Shelbyville, Tennessee bills itself as the “Walking Horse Capital of the World,” and it was the Tennessee Walking Horse National Celebration there earlier this month that drew federal, state and local law enforcement officials, as well as national headlines.

Then in a bizarre twist, on September 8, the Tennessee Department of Health (TDH) began an effort to notify the approximately 150,000 spectators and participants who attended the Celebration of a confirmed case of rabies in a horse stabled on the show grounds.

Located 50 miles southwest of Nashville, Tennessee, Shelbyville, population 16,000, annually reins in $38 million for the local economy through the 11-day Celebration that culminates with a grand championship finale. This year, however, the event ended without a championship, after five out of eight contenders for the title of grand champion were disqualified by USDA inspectors because of evidence of abuse – specifically “soring.”

Tennessee Walking Horses are known for their unique four-beat gait and an over-stride that accentuates high-stepping front leg action. Soring refers to techniques, including the use of constrictive chains and caustic chemicals, to artificially enhance a horse’s front leg action. The practice was officially banned when Congress passed the Horse Protection Act in 1970.

According to Chester Gipson, USDA deputy administrator for animal care, the Tennessee Walking Horse community has been lax in its responsibility to regulate and police their own shows in an effort to eliminate the practice of soring. In response to fallout over this year’s Celebration, the Tennessee Walking Horse Breeders and Exhibitors Association (TWHBEA) called a special meeting of their board of directors and presented members with a plan that features reformed rules and judges’ procedures, and also created the new position of director of animal welfare.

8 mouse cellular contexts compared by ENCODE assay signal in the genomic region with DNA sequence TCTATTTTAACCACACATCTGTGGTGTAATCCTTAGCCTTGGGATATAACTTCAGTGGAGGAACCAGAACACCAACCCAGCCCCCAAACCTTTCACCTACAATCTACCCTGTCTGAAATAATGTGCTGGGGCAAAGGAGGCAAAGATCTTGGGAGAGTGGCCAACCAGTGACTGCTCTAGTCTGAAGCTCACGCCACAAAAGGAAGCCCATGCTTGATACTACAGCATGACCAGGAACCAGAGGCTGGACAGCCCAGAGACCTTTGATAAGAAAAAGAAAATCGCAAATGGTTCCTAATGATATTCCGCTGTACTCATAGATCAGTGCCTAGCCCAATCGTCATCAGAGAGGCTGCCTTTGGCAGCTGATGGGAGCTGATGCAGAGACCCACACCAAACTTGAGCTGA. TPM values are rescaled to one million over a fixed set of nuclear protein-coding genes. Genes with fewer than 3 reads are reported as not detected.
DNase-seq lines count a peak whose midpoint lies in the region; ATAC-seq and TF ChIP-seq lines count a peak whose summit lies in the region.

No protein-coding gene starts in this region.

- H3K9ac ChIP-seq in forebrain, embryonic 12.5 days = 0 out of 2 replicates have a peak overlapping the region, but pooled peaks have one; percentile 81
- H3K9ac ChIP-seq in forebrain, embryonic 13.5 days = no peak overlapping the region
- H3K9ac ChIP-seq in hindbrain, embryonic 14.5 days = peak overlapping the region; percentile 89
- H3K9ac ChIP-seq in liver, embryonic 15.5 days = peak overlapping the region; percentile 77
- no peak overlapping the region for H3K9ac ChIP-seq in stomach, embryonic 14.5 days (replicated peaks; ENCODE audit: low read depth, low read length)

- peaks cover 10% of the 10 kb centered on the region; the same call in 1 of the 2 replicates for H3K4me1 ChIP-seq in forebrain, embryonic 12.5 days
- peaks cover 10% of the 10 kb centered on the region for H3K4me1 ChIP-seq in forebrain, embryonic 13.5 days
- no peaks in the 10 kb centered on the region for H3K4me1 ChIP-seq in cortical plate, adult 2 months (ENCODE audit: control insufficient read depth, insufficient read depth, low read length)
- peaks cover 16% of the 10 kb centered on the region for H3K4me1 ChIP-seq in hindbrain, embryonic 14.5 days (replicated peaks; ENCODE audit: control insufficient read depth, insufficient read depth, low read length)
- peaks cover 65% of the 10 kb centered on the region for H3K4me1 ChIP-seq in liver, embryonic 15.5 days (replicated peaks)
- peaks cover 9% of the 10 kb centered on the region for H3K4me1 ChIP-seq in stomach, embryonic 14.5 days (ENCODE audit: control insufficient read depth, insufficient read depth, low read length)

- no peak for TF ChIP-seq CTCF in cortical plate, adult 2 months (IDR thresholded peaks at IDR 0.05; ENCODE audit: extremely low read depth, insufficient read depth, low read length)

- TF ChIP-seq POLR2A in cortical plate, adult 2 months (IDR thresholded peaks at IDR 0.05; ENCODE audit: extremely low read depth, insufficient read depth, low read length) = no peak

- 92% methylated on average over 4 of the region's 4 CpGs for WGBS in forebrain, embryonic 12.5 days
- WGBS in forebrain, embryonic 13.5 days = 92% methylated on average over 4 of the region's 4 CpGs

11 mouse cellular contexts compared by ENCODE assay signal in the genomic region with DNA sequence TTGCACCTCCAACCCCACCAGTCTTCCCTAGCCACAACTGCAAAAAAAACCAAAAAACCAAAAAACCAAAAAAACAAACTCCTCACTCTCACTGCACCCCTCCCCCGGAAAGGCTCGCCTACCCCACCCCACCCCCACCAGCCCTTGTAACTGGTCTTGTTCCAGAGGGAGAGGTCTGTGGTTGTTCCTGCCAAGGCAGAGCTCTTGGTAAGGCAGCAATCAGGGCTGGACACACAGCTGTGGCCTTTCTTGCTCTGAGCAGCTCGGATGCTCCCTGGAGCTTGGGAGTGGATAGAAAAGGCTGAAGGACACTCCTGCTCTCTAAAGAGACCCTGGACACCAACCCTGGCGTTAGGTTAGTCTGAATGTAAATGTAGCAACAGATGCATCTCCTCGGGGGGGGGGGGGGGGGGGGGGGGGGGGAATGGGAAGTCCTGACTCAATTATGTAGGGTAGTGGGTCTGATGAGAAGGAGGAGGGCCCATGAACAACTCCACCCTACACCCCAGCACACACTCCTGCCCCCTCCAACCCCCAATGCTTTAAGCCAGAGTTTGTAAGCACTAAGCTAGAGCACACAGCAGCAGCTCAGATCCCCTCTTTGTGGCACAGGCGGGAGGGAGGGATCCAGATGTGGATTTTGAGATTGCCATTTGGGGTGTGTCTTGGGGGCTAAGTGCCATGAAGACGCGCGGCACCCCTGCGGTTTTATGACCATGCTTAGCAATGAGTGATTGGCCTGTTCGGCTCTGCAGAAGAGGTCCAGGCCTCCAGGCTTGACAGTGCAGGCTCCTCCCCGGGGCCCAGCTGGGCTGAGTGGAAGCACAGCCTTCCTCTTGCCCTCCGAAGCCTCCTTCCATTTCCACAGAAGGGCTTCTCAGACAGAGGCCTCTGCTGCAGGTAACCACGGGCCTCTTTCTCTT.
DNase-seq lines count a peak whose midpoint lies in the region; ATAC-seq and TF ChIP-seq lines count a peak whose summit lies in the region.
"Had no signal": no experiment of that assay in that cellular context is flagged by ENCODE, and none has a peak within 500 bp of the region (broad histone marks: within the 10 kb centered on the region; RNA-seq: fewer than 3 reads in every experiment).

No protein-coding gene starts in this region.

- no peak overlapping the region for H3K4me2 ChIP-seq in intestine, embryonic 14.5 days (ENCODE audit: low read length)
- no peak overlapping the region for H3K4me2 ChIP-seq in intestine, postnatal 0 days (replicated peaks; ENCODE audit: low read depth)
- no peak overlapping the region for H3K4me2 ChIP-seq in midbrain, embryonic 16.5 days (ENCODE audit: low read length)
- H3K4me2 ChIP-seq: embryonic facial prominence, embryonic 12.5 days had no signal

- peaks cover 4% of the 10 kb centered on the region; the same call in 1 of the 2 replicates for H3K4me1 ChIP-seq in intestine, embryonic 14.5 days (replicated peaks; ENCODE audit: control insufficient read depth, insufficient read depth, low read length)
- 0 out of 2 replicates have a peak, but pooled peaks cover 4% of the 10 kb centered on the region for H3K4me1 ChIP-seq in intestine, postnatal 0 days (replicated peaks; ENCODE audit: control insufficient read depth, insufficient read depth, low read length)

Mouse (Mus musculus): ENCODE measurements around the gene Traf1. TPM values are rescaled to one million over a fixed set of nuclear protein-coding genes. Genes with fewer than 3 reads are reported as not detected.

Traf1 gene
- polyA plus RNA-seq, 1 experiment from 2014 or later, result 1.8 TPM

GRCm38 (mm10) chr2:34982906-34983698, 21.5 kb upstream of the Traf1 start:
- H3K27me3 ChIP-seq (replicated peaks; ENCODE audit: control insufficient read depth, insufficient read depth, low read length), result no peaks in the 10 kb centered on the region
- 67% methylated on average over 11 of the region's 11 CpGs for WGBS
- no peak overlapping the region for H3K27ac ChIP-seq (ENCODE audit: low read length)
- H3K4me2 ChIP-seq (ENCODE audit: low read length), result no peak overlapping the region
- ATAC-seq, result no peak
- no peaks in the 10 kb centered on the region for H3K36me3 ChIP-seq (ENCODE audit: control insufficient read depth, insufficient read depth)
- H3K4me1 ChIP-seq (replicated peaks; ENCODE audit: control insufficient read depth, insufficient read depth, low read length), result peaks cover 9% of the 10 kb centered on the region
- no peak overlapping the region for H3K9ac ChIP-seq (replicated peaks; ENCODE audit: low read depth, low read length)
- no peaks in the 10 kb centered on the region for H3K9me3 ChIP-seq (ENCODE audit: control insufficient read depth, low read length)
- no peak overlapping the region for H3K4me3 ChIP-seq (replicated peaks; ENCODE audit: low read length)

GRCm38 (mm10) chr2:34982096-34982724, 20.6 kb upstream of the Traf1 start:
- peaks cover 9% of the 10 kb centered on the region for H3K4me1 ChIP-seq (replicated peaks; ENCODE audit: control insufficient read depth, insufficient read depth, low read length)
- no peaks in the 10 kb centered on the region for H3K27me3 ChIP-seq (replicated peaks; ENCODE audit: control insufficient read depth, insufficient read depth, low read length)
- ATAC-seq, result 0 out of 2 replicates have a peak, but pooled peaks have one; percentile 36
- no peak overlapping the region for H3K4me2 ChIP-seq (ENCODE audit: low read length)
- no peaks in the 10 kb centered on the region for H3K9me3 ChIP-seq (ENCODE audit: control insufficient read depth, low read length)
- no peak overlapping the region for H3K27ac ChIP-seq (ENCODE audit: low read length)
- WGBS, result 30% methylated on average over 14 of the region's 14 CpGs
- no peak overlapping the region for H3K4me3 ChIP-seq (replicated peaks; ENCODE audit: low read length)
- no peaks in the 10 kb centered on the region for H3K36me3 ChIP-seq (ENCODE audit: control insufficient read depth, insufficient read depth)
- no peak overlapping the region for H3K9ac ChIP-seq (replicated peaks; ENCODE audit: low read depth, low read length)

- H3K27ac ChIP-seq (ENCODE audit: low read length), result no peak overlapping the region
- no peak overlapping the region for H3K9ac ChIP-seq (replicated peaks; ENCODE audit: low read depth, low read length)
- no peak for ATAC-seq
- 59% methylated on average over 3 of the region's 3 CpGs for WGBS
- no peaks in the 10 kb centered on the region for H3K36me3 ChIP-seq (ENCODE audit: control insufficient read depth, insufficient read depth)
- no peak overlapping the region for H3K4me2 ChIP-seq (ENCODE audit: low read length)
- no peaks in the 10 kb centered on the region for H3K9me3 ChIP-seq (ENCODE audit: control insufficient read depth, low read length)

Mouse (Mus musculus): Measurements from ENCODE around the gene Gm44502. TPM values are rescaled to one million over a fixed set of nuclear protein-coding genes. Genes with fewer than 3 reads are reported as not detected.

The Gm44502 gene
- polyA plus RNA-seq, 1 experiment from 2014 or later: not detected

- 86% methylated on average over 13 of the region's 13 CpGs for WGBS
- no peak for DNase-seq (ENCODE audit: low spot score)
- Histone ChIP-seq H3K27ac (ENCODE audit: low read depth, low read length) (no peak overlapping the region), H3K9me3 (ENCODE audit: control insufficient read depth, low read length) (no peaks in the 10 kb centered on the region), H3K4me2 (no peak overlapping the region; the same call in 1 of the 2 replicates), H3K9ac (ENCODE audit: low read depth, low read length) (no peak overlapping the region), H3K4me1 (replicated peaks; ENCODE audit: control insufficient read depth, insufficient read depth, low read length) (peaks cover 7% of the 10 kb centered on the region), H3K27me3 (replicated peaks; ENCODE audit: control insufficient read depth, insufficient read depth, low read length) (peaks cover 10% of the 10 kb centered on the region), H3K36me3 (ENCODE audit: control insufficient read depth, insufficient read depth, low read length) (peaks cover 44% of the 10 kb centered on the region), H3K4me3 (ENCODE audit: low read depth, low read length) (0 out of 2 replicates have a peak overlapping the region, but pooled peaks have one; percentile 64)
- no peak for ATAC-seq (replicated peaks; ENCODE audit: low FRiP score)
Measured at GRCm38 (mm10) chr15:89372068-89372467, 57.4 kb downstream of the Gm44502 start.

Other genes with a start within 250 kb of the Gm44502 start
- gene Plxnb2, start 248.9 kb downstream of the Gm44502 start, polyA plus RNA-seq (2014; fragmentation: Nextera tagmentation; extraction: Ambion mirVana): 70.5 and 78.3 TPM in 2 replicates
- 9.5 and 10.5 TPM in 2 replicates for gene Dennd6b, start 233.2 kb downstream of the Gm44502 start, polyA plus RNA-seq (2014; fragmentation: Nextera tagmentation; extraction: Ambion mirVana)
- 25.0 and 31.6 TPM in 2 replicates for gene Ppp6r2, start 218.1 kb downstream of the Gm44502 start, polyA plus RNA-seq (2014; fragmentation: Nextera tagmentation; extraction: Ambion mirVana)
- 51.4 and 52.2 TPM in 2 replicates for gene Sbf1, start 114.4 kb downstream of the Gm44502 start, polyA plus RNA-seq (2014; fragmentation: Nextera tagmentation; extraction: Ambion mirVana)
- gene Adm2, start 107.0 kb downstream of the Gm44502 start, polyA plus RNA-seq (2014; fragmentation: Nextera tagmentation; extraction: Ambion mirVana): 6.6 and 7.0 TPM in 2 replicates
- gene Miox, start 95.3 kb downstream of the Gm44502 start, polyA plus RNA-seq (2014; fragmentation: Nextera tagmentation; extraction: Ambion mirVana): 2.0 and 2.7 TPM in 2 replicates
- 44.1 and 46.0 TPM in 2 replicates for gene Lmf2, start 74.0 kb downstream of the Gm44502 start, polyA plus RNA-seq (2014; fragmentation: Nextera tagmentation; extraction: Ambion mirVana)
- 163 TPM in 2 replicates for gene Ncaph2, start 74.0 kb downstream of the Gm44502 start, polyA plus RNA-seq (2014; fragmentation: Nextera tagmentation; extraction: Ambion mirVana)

Six days after the conclusion of the Celebration, the TDH and Centers for Disease Control and Prevention (CDC) sent out an alert for those who might have come in contact with the rabid horse, a buckskin gelding stabled on the show grounds.

The three-year-old gelding, from Waynesville, Missouri, was first noticed to be ill on August 28 and, over the next few days, developed severe neurological symptoms and was euthanized.
TDH officials say that the potential for public contact with the gelding was very limited when he was in his stall, but there might have been the opportunity, when he was ridden on the show grounds. If people were bitten by him or came in contact with his saliva, they could have been exposed to rabies.

Humans are exposed to the disease through the bite of a rabid animal or when the saliva of a rabid animal is introduced through fresh open cuts in the skin or onto mucous membranes, such as the eyes, mouth or nose.

Although comparatively rare in horses, the CDC confirmed 51 cases of rabies in horses, donkeys and mules in 2001. Transmission of the disease to horses usually occurs when they are bitten on the lips or nose by rabid skunks or opossums.